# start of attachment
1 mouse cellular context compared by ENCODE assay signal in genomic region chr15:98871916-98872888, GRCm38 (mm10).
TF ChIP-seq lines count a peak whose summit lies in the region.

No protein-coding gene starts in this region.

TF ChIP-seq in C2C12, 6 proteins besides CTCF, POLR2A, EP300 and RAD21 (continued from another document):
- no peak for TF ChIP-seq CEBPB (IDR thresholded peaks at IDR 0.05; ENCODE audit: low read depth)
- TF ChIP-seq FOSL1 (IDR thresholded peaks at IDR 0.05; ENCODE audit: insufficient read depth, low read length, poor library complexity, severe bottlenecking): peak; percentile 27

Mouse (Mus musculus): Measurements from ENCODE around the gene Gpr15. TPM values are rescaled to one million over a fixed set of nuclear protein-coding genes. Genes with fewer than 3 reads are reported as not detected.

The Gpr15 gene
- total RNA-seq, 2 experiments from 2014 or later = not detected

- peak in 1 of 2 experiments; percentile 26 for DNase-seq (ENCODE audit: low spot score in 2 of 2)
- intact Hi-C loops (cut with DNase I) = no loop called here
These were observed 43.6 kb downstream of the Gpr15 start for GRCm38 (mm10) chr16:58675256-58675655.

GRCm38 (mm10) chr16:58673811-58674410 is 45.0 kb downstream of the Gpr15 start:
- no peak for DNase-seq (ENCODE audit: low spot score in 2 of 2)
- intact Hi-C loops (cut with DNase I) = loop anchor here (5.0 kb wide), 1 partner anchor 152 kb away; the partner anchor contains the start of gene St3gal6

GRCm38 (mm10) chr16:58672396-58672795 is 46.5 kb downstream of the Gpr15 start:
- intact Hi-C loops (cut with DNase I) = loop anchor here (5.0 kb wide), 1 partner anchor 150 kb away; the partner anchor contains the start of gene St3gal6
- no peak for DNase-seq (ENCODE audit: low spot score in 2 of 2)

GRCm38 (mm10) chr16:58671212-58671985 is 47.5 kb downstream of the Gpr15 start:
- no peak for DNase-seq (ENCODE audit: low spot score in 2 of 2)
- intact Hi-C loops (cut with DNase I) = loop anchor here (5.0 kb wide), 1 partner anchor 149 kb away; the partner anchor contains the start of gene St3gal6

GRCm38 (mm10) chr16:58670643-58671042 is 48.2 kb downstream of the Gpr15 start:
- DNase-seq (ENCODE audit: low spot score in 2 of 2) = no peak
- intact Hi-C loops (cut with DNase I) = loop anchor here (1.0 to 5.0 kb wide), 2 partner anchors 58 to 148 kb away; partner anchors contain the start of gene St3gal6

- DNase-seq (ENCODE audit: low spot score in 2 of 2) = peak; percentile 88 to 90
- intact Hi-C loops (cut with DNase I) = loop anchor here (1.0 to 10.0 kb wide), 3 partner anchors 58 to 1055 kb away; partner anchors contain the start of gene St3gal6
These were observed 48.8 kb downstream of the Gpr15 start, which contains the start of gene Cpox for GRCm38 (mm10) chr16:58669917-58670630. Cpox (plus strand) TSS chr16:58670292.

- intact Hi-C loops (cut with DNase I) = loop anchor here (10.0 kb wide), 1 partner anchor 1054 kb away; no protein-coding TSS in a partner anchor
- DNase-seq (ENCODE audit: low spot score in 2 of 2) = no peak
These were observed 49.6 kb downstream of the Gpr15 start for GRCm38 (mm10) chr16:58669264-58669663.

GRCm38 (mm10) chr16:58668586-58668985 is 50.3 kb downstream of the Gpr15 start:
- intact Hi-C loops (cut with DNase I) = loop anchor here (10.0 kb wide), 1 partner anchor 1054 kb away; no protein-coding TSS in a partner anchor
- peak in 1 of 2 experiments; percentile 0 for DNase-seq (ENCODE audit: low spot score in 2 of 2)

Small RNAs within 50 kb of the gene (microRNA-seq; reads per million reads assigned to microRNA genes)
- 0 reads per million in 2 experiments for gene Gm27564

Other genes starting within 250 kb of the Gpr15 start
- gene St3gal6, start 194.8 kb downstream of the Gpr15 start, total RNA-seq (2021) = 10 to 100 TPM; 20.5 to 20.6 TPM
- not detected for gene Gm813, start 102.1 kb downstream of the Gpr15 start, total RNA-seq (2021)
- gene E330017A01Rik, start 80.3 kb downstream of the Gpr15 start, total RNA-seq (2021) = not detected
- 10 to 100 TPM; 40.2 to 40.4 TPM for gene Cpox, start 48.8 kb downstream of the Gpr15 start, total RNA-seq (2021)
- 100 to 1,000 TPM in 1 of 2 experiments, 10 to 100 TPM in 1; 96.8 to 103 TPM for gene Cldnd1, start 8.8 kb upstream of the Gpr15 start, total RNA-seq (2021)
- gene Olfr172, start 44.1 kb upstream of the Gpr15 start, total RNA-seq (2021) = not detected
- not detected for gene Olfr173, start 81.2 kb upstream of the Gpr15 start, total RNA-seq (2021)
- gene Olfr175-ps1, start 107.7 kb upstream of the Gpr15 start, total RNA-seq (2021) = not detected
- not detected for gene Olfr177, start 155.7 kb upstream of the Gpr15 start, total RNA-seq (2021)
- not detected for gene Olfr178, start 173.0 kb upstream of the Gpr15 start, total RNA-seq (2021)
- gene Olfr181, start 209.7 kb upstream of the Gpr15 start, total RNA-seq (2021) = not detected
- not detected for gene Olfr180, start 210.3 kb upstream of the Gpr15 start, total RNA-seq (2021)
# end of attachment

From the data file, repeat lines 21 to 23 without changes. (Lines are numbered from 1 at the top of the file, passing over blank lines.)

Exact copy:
- intact Hi-C loops (cut with DNase I) = loop anchor here (5.0 kb wide), 1 partner anchor 149 kb away; the partner anchor contains the start of gene St3gal6

GRCm38 (mm10) chr16:58670643-58671042 is 48.2 kb downstream of the Gpr15 start:
- DNase-seq (ENCODE audit: low spot score in 2 of 2) = no peak